• Bangalore
  • 15 May 2015
  • News
  • By Ayesha

Biodiversity Act and the cut-flower export

Floriculture industry is touted as a sun rise industry and government of India, has accorded it a 100 percent export oriented status, but the statistics does not seem to be very encouraging


The more it is used, the better it is conserved

India's export of cut flowers have declined from Rs 340 crore in 2007-08 to Rs 294 crore in 2009-10, stated a paper published in the journal of Asian Business Management by Ms Kirandeep Kaur and Mr Imran Saleem of GNIMS, Mumbai University.

Experts in the field believe that the volumes and quality along with the lack of infrastructure are the major deterrents in flagging off the export of cut flowers. Since flowers are perishable commodities, care is needed at the production level. Giving attention to production/productivity factors, quality of produce and availability of quality planting material, will encourage the business. Post-harvesmanagement systems and infrastructure also needed to be developed.

"The shelf life of flowers needs considerable improvement. On-shelf management practices must be standardized and research should focus on lowering input costs and on improving low cost indigenous systems. Tissue culture and bio-technology hold a lot of promise and should be exploited to ensure better high yielding floral varieties with in-built resistance to plant diseases," according to a paper published in CAB (college of agricultural banking) calling by Mr EV Murray and Mr KRP Rao.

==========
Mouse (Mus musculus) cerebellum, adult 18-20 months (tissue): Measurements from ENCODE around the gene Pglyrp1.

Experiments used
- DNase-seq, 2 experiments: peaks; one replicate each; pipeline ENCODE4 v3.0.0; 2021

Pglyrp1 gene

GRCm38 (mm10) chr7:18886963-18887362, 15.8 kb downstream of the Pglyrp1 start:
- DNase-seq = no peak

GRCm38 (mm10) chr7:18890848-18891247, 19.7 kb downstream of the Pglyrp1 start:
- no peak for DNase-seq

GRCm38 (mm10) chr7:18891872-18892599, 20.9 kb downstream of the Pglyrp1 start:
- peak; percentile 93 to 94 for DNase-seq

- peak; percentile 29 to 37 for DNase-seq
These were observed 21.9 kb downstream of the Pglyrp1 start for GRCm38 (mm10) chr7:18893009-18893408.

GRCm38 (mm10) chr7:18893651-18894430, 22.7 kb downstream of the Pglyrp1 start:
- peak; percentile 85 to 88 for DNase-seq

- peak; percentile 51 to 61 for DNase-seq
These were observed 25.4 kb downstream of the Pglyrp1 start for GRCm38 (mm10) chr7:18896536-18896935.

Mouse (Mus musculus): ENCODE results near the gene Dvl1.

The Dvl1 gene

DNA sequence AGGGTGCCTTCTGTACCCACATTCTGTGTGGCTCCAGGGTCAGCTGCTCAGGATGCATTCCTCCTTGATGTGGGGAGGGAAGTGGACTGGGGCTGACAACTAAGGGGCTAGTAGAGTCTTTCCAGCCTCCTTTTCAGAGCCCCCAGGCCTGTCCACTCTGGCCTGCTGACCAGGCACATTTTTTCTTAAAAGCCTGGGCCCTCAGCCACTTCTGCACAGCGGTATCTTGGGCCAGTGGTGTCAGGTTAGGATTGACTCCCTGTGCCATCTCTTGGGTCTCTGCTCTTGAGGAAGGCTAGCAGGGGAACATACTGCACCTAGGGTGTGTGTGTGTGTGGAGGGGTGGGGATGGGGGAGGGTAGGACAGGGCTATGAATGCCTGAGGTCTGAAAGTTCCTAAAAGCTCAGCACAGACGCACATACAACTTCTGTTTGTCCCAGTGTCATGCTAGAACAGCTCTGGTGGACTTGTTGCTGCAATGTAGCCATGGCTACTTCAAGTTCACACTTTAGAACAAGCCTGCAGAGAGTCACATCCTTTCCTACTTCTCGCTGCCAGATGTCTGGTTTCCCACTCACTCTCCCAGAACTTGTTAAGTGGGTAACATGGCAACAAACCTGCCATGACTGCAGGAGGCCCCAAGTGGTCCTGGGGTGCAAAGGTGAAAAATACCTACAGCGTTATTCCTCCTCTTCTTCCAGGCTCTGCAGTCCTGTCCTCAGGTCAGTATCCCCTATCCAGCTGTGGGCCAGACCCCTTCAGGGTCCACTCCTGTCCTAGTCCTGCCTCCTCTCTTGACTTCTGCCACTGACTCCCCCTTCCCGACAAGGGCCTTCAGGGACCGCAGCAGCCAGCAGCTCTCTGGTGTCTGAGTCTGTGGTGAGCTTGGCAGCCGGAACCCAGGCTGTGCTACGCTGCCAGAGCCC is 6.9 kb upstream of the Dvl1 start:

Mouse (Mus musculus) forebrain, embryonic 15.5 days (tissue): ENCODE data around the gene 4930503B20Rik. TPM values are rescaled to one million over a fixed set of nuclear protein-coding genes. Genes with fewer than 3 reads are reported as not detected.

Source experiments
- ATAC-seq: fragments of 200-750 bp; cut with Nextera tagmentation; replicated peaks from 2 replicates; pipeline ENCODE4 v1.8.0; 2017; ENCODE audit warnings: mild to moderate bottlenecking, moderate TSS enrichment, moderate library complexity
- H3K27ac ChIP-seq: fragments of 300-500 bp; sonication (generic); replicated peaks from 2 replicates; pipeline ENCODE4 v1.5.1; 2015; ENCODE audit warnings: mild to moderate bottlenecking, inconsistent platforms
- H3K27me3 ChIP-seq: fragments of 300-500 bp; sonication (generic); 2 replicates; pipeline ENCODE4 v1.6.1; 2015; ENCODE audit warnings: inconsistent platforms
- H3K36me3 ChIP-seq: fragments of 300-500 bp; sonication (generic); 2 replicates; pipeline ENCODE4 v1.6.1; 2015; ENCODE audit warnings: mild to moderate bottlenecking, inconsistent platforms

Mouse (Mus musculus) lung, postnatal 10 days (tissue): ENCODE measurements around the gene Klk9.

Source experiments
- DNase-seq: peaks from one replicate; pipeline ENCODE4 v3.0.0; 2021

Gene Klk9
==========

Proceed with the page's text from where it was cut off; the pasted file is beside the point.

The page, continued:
In order to achieve this an extensive amount of research is needed. But, unfortunately, the NBA act does not make it conducive for research, as highlighted by the experts in the story. Series of long approvals which are time consuming and uncertainity stops anyone who wishes to do explore the field for research purpose.
The country's diverse agro-climatic conditions and geographical locations is suited for growing various types of flowers. India has a rich biodiversity and its proper utilization can be very beneficial both scientifically and economically to the country. But, in a zeal to protect it from exploitation, the Act is proving to be suicidal.

Biodiversity resources are renewable resources and as suggested by Dr Ramaswamy, dean, inStem, the best way to conserve these is to make it commercially an important thing. The more it is used, the better it is conserved.

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